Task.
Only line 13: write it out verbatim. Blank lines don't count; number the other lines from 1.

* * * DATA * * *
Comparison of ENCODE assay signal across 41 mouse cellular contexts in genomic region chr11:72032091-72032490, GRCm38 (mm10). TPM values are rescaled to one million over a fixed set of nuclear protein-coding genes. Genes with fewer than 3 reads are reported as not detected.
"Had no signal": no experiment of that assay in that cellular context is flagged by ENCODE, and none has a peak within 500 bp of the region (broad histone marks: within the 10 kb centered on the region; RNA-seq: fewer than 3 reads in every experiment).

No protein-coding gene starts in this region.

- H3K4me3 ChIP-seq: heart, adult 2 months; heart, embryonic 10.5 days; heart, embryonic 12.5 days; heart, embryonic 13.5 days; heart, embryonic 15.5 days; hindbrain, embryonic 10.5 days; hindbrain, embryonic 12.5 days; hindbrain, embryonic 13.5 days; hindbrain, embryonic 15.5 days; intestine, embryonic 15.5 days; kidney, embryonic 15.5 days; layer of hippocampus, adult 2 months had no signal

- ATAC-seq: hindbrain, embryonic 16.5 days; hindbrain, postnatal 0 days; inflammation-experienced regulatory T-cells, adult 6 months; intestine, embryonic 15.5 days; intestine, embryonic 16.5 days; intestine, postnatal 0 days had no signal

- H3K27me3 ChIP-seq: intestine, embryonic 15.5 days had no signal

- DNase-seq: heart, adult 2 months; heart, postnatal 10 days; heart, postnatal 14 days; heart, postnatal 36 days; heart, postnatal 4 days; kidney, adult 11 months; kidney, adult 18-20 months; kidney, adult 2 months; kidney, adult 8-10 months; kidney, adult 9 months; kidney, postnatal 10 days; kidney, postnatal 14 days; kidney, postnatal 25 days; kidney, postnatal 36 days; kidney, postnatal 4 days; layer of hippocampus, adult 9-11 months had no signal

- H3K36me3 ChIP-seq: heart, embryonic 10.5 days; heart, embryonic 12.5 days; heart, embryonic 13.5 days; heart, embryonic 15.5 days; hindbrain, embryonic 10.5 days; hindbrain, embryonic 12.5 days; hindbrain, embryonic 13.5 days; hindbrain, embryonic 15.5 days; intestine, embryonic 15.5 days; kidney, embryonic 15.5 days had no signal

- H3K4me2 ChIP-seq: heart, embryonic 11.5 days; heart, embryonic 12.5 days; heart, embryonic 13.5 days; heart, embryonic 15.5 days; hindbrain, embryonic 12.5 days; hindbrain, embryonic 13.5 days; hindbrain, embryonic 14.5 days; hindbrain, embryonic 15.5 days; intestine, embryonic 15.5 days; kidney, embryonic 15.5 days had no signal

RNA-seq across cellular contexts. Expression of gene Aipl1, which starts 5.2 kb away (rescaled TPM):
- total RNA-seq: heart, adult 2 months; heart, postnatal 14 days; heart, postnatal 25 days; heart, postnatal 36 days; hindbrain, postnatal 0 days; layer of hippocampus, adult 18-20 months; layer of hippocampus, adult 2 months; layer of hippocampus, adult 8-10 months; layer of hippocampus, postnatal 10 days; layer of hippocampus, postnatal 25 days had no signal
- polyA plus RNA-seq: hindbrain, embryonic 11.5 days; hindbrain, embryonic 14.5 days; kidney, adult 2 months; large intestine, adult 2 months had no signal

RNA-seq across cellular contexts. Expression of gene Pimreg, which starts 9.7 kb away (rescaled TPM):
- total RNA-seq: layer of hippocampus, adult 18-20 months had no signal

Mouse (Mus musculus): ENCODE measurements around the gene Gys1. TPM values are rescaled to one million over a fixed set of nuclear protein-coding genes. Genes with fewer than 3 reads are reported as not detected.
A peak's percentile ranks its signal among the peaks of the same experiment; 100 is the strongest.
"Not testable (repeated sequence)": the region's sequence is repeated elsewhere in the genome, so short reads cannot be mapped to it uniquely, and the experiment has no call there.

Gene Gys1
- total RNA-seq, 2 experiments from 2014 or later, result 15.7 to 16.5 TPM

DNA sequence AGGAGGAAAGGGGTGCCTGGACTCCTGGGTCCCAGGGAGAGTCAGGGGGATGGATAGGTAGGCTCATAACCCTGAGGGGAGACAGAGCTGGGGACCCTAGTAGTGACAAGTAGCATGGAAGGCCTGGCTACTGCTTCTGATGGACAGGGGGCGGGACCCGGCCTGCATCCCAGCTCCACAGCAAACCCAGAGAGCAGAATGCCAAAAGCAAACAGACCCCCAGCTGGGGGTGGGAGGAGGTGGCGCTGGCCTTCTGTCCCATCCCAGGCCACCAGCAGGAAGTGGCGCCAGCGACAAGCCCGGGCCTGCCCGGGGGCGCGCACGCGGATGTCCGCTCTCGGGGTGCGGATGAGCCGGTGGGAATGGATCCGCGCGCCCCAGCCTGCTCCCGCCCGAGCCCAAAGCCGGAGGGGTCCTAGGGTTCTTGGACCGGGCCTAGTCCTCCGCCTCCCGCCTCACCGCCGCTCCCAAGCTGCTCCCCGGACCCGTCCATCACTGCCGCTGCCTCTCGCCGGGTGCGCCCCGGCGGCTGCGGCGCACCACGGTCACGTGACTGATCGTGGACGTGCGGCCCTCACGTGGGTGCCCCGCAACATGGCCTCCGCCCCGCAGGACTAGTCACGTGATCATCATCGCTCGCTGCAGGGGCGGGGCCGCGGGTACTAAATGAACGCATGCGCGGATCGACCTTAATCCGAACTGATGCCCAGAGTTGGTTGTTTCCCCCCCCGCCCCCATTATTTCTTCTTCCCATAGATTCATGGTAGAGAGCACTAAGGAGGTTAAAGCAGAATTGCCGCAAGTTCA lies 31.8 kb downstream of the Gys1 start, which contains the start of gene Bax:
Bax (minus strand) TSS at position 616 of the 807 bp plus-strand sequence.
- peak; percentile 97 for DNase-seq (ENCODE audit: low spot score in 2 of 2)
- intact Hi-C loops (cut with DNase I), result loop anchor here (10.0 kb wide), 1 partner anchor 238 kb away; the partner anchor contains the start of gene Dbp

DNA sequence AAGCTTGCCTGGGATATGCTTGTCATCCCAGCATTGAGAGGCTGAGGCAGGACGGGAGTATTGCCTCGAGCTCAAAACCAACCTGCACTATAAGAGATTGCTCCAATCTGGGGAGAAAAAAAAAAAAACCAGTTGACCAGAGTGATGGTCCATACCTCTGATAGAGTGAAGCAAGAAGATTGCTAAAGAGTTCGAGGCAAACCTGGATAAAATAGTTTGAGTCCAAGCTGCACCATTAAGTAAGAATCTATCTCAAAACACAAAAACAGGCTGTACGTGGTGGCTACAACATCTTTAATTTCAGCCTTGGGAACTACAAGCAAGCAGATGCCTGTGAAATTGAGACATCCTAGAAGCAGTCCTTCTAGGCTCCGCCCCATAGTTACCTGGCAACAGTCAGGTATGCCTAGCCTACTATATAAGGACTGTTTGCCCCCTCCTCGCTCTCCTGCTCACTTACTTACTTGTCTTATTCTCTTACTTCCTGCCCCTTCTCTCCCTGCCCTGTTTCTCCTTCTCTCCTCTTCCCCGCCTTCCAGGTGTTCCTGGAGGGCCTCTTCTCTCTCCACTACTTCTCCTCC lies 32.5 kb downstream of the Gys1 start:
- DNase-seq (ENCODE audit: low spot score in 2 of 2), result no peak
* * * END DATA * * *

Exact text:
RNA-seq across cellular contexts. Expression of gene Pimreg, which starts 9.7 kb away (rescaled TPM):